The Ukraine Russia war is in its fourth month and still the mayhem continues. Depending on which sources you look at about 5,000 or so civilians are dead, among them an estimated 270 children. More than 7 million Ukrainians have sought refuge in Poland, Russia, Hungary, Romania, Moldova, and elsewhere in Europe. Russia is focusing on the Donbas region having failed in its mission to change the government in Kyiv. While this is a huge victory for Ukraine, soldiers and innocent people are still dying every day, arguably at a faster rate as the fighting intensifies.
I recently saw a LinkedIn update from Sergey, a friend I used to work with more than ten years ago in Chicago. His update said he was working on something called Ukraine Trust Chain. We had lost touch and I reached out. We ended up speaking for almost an hour and I spent time on the https://www.ukrainetrustchain.org/ website. Go check it out and donate if you can. Ukraine Trust Chain is the real deal!
The back story is that when the war started Sergey was looking for ways to contribute and support the Ukrainian people. Sergey is Russian and his wife is from Belarus. The team of individuals is all over the US. I found out that Juliya, my daughter’s middle school English teacher in Ann Arbor, is also involved in this effort as she was born in Odessa, Ukraine. What a small world we live in! What side to support is very clear. Anyone who sees how the situation has evolved understands who the aggressors are in this situation. The obvious place to donate to was the Red Cross, until news surfaced that the Red Cross was evacuating Ukrainians to Russia, the opposite direction of where people wanted to go. This was just a logistical issue but it led to a number of people looking for more meaningful ways to get involved. Through connections in Ukraine, Daniil was able to establish means of getting diapers and formula to newly-borns and eventually evacuating mothers with children to Western Ukraine. Soon Daniil was working with friends from the former Soviet Union in the US to help in any way possible. Ukraine Trust Chain was born.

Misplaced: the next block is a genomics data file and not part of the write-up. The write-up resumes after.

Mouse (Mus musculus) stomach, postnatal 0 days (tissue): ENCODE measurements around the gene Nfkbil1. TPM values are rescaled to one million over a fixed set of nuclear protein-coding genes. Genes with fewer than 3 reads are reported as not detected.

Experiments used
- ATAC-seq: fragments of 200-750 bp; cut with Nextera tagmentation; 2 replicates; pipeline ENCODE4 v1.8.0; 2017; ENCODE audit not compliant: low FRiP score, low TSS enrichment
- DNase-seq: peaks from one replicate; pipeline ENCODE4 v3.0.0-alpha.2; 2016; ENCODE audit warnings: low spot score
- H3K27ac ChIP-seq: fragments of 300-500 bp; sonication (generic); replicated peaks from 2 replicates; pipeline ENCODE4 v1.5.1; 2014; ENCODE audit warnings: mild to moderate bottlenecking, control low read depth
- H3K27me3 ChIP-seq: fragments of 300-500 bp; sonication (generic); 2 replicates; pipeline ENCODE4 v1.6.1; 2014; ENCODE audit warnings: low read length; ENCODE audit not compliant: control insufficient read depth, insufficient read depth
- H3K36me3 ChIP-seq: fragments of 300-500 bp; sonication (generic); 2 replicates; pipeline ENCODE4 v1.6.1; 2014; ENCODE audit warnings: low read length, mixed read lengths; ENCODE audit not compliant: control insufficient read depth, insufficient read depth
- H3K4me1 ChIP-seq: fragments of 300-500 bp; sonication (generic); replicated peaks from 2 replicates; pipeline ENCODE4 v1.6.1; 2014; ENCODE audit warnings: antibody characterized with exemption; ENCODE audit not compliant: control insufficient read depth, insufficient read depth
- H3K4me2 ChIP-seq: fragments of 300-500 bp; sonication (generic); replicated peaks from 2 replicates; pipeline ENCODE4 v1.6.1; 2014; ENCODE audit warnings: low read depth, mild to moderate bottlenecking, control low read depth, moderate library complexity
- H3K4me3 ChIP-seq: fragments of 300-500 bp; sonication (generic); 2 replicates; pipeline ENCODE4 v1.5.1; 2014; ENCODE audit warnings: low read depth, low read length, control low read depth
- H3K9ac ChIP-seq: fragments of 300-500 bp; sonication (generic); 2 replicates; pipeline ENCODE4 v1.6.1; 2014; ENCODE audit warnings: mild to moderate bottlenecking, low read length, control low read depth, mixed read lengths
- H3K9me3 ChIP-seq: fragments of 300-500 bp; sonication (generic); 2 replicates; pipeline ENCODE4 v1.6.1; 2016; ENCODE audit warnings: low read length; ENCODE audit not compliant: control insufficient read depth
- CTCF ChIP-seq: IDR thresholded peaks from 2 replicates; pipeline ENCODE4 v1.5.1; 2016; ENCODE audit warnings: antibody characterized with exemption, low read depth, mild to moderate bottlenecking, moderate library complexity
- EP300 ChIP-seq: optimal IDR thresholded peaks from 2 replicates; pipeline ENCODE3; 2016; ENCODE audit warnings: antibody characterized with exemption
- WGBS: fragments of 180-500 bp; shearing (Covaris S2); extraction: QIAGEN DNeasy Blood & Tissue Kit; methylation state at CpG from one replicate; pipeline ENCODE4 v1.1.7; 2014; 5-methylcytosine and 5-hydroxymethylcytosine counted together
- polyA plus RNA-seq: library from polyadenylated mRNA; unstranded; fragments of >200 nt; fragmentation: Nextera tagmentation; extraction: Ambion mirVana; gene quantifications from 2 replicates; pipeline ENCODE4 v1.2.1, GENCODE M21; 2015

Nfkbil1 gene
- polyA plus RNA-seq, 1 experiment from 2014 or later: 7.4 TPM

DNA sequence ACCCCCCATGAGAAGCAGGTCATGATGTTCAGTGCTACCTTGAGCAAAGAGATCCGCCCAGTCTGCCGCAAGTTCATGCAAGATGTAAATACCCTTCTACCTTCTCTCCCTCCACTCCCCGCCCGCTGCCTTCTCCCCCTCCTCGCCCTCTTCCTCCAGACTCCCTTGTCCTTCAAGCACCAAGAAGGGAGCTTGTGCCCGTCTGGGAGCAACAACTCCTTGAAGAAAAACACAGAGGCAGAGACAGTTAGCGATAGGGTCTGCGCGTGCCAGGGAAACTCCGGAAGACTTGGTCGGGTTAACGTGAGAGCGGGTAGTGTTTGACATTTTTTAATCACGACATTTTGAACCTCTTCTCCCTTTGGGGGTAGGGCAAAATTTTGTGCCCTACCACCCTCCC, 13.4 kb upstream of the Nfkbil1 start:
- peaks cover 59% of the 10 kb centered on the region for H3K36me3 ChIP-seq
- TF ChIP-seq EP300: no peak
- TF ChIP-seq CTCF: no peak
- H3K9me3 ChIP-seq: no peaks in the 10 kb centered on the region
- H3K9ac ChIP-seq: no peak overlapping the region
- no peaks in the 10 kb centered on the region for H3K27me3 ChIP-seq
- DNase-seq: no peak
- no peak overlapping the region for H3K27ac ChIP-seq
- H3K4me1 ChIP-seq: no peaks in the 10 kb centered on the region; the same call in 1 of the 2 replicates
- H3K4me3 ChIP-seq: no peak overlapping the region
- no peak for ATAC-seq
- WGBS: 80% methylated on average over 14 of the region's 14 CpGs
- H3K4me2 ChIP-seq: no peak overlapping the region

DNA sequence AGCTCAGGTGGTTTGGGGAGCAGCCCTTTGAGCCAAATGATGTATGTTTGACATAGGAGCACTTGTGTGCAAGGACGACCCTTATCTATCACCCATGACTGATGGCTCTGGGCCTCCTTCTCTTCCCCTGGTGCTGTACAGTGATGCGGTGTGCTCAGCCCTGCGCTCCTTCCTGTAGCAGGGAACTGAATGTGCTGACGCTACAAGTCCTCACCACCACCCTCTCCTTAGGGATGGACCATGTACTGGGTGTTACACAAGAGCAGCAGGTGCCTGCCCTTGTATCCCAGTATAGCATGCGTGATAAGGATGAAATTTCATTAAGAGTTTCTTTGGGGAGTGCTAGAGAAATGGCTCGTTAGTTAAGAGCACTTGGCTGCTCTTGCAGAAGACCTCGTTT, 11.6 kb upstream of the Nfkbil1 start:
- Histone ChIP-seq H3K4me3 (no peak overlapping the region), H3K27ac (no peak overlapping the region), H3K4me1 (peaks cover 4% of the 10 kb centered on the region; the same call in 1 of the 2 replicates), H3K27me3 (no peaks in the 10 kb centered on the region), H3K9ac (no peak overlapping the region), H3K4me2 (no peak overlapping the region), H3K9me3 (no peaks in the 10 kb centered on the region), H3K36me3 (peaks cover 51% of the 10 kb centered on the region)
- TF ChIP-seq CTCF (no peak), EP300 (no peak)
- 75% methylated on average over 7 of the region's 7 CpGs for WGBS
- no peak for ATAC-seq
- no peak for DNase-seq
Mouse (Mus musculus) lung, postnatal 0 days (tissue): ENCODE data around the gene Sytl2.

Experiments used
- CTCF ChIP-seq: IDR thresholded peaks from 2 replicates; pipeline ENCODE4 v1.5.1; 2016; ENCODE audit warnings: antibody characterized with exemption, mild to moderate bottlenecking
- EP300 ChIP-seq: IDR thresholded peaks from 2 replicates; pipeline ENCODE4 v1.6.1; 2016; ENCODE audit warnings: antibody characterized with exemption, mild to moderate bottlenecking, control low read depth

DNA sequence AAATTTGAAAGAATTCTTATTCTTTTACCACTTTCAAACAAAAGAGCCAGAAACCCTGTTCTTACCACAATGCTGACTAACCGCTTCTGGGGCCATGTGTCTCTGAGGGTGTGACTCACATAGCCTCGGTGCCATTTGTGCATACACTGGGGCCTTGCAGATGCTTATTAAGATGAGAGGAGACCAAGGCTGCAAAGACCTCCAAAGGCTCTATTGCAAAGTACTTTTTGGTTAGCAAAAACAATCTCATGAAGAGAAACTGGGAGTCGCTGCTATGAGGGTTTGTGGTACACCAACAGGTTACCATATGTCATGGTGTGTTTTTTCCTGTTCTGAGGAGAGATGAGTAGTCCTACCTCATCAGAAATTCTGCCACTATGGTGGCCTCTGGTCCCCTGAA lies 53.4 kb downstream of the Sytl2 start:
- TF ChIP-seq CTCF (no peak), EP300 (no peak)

They were able to establish local teams of volunteers in Ukraine, often embedded with the Ukrainian Army, which allowed these volunteers access to the front lines and being able to evacuate civilians, women and children. They got them supplies, medications, and food. Then they connected with an individual who had a local bank account in Ukraine which facilitated sending funds to Ukraine directly from the US, retrieving cash from ATMs on the streets of Kharkiv, Dnipro, Kyiv, and spending on humanitarian missions that same day. I am super impressed with the operation that the Ukraine Trust Chain team has pulled together and that is why I am sharing it here. These are real people making a real difference. Even if you cannot support the effort please visit their site here to see how ordinary people are doing extraordinary things. They are inspirational! Ukraine Trust Chain stands with Ukraine and we do too!
Below I share a few pictures I recently stumbled upon from living in Ukraine, trips back to Kyiv and Odessa.
With my dad downtown Kyiv, circa 1993 by the Khreschatyk Fountains
Me in Odessa with the City Hall in the background December 1999 by the monument to Alexander Pushkin, considered by some the greatest Russian poet, writer and playwright. I was in Ukraine for Y2K.
Downtown Kyiv in 2004, weeks before the Orange Revolution. I was visiting my grandmother in the Zhytomyr region.